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dc.contributor.authorWall, Tony*
dc.contributor.authorCrawford-Lee, Mandy*
dc.date.accessioned2018-05-25T12:13:49Z
dc.date.available2018-05-25T12:13:49Z
dc.date.issued2018-08-13
dc.identifier.citationCrawford-Lee, M., & Wall, T. (2018). Sustainability 2030: a policy perspective from the University Vocational Awards Council. Higher Education, Skills and Work-Based Learning, 8(3), 233-242.
dc.identifier.issn2042-3896
dc.identifier.doi10.1108/HESWBL-03-2018-0043
dc.identifier.urihttp://hdl.handle.net/10034/621152
dc.description.abstractPurpose: The policy and practice sphere of higher education, skills and work-based learning has become increasingly problematic in the last few years, and the extent to which sustainability and sustainable development are embedded in policy and practice spaces is a cause for concern. This paper posits a policy perspective from the University Vocational Awards Council (UVAC), the national representative organisation for universities committed to the vocational agenda and an independent voice in the sphere of higher education, skills and work-based learning. Design/methodology/approach: This paper is a reflective policy and practice piece which draws on the latest policy moves by the UK government and associated organisations and engages the latest literature to examine the issues in policy and practice that need to be tackled. Findings: This paper argues for a greater integration of sustainable development into higher education, skills and work-based learning policy and practice, and specifically in relation to (1) creating inclusive workplaces, (2) promoting social mobility, (3) a balanced approach to productivity, health and wellbeing, and (4) embedding educational approaches and methods which promote inequality in workplaces. Originality/value: The paper is the only UK policy perspective explicitly dedicated to sustainability and sustainable development in the context of the sphere of higher education, skills and work-based learning. Although it is focused on UK policy context, it will be of interest to international readers wishing to learn about UK developments and the sustainable development challenges in relation to its apprenticeship, technical and vocational education system.
dc.language.isoenen
dc.publisherEmerald
dc.relation.urlhttps://www.emeraldinsight.com/loi/heswbl
dc.subjectVocational education and training
dc.subjectEducation policy
dc.subjectSustainability
dc.subjectSustainable development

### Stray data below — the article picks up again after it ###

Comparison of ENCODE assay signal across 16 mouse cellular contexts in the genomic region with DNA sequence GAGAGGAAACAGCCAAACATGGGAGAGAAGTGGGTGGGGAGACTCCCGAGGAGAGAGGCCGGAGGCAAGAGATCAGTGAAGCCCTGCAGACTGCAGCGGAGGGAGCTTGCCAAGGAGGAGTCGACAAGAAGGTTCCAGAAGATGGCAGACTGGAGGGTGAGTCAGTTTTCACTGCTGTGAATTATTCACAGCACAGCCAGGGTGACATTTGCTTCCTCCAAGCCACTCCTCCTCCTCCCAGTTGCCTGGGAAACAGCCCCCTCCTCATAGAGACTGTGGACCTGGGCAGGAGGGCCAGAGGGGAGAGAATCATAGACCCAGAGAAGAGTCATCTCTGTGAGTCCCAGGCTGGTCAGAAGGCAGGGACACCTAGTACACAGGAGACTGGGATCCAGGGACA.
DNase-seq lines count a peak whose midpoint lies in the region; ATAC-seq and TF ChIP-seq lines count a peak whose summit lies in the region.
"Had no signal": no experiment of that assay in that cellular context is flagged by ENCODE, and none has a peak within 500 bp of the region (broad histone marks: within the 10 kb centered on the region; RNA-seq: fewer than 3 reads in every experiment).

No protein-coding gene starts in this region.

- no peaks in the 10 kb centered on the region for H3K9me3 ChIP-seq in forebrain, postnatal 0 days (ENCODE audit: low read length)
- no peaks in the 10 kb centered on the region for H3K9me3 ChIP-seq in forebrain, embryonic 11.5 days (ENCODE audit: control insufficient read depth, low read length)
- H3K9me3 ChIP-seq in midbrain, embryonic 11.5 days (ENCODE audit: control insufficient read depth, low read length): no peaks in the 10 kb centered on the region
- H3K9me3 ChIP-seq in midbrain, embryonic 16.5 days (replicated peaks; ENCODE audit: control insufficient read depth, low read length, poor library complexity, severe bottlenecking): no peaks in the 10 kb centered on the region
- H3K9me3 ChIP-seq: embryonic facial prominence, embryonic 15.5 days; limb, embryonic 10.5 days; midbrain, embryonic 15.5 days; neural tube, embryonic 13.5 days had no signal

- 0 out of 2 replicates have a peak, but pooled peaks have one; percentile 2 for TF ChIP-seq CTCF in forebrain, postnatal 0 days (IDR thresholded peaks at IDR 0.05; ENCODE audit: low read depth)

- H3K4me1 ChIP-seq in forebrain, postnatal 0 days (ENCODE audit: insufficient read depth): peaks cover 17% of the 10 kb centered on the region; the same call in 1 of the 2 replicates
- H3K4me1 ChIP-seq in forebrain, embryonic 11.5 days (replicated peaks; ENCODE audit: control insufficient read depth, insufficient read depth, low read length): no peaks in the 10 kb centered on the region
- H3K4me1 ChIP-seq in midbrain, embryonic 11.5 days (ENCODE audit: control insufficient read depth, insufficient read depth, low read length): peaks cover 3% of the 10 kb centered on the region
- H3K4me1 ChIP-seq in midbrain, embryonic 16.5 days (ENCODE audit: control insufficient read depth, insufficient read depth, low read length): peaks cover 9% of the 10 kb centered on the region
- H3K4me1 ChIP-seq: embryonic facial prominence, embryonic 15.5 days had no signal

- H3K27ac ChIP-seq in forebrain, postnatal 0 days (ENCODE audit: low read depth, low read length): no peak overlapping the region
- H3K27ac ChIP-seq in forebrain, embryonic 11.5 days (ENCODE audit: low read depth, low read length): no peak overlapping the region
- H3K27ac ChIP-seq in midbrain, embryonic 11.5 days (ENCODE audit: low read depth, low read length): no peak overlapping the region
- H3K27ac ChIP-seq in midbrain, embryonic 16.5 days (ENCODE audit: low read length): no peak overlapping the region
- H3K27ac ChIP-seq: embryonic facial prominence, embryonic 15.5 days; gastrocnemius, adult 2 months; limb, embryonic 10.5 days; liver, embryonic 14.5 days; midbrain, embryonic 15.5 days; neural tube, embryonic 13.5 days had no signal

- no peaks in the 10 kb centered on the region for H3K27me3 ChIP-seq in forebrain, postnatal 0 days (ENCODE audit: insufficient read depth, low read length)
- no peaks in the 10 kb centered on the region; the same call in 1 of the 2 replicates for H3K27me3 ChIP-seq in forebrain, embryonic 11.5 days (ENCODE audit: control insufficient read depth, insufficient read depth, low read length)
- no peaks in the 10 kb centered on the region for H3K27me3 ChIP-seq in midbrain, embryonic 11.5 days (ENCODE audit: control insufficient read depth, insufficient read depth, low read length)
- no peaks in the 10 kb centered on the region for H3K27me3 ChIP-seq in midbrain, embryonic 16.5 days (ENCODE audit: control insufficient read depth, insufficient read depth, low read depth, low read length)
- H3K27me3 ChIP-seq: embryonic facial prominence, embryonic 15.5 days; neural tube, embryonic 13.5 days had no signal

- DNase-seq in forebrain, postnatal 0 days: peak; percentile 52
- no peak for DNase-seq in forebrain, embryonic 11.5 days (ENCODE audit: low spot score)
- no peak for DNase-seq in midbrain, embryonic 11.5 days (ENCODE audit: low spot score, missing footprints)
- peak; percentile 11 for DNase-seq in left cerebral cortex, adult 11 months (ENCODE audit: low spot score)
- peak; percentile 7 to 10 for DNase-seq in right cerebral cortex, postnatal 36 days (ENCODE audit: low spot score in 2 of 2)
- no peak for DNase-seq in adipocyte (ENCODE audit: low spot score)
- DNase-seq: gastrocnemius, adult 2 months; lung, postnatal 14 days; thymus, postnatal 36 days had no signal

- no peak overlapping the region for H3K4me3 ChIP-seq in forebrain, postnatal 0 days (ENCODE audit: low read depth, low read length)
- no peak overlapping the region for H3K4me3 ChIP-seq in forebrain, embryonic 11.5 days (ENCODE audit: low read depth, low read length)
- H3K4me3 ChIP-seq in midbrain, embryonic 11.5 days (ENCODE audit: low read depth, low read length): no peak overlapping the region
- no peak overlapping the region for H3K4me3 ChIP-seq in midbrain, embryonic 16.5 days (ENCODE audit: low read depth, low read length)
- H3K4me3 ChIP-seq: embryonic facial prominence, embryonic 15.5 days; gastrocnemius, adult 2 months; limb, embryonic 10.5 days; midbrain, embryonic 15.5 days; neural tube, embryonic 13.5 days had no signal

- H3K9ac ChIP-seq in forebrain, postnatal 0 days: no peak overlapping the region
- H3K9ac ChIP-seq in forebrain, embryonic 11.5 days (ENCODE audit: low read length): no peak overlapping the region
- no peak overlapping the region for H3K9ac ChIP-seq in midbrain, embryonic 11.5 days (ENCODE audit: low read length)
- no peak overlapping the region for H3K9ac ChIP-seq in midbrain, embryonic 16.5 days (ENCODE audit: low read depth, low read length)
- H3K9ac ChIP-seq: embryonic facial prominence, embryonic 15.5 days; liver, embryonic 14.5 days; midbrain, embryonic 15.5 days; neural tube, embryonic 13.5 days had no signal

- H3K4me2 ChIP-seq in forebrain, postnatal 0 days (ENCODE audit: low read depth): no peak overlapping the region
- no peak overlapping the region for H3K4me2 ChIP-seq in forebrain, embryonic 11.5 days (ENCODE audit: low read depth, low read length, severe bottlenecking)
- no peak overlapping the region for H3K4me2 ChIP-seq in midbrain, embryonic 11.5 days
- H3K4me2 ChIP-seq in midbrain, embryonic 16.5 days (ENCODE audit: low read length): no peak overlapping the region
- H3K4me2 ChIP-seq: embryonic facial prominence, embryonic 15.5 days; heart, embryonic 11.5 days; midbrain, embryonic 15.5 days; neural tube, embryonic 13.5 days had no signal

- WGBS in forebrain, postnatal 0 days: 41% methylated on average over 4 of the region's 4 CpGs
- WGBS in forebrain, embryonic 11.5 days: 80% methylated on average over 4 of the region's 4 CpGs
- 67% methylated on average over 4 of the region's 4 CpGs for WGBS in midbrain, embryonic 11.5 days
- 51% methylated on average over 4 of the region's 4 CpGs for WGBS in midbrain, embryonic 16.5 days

dc.subjectWork based learning
dc.titleSustainability 2030: a policy perspective from the University Vocational Awards Council
dc.typeArticle
dc.contributor.departmentUniversity of Chester; University of Boltonen
dc.identifier.journalHigher Education, Skills and Work Based Learningen
dc.date.accepted2018-05-08
or.grant.openaccessYesen
rioxxterms.funderInternally fundeden
rioxxterms.identifier.projectQR Grant, Wall, 2016en
rioxxterms.versionAMen
rioxxterms.licenseref.startdate2018-08-13
html.description.abstractPurpose: The policy and practice sphere of higher education, skills and work-based learning has become increasingly problematic in the last few years, and the extent to which sustainability and sustainable development are embedded in policy and practice spaces is a cause for concern. This paper posits a policy perspective from the University Vocational Awards Council (UVAC), the national representative organisation for universities committed to the vocational agenda and an independent voice in the sphere of higher education, skills and work-based learning. Design/methodology/approach: This paper is a reflective policy and practice piece which draws on the latest policy moves by the UK government and associated organisations and engages the latest literature to examine the issues in policy and practice that need to be tackled. Findings: This paper argues for a greater integration of sustainable development into higher education, skills and work-based learning policy and practice, and specifically in relation to (1) creating inclusive workplaces, (2) promoting social mobility, (3) a balanced approach to productivity, health and wellbeing, and (4) embedding educational approaches and methods which promote inequality in workplaces. Originality/value: The paper is the only UK policy perspective explicitly dedicated to sustainability and sustainable development in the context of the sphere of higher education, skills and work-based learning. Although it is focused on UK policy context, it will be of interest to international readers wishing to learn about UK developments and the sustainable development challenges in relation to its apprenticeship, technical and vocational education system.


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